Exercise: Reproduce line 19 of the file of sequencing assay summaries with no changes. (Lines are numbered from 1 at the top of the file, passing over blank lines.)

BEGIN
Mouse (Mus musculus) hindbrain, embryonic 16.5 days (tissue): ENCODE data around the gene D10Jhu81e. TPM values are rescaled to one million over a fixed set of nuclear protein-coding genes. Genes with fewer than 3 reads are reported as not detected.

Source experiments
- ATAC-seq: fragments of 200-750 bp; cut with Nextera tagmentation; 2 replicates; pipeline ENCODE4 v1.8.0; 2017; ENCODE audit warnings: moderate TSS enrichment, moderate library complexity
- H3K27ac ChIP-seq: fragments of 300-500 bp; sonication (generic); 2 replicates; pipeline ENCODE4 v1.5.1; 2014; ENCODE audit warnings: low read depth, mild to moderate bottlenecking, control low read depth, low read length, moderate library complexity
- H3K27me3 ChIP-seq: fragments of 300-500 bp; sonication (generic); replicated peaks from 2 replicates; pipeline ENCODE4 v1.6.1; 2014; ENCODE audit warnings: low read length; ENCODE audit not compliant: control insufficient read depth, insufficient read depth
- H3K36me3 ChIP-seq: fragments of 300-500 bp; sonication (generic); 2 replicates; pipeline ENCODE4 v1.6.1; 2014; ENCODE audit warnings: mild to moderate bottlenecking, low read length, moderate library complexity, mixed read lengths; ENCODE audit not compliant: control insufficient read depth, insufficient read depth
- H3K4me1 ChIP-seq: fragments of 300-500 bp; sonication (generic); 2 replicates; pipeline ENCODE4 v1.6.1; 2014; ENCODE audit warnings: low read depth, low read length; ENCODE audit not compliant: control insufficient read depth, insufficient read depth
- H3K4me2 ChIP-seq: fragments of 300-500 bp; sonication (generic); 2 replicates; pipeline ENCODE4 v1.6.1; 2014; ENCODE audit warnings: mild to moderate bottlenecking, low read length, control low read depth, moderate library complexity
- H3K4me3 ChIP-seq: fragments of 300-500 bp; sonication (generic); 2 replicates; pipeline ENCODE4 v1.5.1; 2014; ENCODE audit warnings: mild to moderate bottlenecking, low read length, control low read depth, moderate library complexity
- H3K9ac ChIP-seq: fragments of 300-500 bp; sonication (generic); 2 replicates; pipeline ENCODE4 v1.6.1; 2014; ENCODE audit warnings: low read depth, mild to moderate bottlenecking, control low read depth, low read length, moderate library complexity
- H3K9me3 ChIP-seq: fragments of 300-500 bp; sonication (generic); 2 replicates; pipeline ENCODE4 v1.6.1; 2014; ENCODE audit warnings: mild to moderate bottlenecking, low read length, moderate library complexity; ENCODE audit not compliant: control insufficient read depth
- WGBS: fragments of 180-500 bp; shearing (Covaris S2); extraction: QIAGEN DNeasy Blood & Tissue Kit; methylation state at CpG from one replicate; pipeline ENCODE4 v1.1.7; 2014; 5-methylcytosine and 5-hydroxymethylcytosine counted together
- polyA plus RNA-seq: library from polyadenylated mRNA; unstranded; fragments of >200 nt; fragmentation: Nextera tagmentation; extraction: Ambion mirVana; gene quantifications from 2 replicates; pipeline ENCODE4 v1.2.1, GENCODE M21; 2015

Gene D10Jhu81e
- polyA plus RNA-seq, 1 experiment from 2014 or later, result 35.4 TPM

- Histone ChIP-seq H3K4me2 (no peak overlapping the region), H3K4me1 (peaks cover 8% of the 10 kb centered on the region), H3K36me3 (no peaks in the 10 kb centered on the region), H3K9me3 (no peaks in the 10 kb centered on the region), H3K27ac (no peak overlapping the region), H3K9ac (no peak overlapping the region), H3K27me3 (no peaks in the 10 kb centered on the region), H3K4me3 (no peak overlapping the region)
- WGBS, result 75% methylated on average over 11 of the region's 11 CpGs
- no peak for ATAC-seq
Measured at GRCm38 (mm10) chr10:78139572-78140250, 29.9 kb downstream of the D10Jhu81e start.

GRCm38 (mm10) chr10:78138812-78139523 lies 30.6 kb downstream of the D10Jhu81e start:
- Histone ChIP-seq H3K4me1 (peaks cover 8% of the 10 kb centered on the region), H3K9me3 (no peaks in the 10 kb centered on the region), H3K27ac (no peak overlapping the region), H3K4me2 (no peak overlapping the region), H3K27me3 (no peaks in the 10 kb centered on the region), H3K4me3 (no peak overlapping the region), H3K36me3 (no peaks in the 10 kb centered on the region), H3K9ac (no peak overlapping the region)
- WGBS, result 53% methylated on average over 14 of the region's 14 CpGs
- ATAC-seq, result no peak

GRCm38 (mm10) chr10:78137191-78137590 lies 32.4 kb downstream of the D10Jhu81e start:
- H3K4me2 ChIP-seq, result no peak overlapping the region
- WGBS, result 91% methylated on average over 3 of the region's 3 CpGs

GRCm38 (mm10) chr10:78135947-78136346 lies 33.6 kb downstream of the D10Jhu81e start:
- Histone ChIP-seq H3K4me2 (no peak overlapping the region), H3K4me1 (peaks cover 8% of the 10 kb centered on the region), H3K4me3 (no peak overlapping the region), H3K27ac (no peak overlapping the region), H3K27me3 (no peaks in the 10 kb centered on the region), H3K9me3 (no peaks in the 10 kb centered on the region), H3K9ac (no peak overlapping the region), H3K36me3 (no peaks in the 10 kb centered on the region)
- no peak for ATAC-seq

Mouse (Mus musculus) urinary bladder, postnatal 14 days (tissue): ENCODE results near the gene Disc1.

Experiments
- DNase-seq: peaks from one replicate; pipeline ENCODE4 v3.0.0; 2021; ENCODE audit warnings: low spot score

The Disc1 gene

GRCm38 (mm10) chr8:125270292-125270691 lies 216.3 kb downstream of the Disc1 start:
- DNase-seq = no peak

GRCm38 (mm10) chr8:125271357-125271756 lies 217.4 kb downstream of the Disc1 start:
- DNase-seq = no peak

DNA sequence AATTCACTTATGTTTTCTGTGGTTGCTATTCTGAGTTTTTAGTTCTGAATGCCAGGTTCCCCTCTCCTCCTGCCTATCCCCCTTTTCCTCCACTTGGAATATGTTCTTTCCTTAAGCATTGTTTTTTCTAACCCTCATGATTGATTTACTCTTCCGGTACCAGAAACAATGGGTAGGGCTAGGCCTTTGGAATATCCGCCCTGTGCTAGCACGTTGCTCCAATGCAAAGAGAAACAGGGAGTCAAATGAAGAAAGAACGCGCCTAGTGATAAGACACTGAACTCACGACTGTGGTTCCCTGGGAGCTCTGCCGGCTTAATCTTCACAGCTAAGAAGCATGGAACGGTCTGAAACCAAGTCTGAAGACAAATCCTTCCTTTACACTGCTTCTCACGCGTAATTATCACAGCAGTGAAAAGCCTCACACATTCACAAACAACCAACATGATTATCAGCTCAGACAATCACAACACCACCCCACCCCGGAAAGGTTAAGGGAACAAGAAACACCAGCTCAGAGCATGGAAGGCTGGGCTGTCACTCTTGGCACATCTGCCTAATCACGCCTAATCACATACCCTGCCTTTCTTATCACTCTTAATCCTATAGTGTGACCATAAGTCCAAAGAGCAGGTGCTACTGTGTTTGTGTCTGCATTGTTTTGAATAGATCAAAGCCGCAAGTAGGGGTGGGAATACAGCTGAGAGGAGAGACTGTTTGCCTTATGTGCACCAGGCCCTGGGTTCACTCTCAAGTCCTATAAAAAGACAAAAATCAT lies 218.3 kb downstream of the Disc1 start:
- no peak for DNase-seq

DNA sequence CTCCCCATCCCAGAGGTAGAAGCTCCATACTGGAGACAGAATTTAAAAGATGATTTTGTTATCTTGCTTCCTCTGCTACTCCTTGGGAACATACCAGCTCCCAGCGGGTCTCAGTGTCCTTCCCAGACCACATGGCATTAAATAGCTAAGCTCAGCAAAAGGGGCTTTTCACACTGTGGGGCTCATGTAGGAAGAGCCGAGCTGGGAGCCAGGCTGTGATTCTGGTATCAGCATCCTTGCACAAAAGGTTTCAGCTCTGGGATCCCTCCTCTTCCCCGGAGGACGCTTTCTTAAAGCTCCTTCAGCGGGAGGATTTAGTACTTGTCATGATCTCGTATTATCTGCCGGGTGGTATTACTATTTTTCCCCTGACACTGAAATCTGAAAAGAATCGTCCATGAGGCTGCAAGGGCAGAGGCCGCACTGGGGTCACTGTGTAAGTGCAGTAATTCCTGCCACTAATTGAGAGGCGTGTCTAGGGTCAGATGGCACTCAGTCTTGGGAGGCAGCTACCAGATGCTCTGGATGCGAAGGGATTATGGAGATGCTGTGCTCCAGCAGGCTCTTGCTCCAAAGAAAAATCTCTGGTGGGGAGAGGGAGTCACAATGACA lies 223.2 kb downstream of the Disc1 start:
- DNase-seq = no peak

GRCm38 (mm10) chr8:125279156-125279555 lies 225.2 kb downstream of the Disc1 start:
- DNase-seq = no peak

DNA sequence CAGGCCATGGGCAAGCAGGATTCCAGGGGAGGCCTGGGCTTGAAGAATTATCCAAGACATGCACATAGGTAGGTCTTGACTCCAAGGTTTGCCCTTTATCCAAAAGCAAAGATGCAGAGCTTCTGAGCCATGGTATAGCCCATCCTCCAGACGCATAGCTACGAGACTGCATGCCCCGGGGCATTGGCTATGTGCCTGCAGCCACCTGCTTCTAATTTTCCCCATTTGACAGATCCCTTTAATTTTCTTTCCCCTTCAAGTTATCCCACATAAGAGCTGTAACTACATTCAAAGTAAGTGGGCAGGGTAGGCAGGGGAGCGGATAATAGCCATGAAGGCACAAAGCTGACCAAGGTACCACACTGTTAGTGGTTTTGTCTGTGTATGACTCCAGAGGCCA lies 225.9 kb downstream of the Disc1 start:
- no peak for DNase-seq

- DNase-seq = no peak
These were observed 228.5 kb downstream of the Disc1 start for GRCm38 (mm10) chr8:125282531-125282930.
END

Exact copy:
Measured at GRCm38 (mm10) chr10:78139572-78140250, 29.9 kb downstream of the D10Jhu81e start.